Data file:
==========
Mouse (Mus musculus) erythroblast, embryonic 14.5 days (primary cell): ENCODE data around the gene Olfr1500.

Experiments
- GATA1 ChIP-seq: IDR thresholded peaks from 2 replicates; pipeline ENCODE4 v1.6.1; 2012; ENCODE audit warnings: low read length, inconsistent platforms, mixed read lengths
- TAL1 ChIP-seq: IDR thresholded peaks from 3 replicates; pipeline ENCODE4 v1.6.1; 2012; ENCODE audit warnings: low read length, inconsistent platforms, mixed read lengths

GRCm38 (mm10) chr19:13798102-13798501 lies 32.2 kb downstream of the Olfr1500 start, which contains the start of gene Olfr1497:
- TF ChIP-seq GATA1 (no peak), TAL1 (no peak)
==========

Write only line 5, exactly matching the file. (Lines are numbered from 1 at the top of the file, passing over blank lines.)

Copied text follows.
GRCm38 (mm10) chr19:13798102-13798501 lies 32.2 kb downstream of the Olfr1500 start, which contains the start of gene Olfr1497: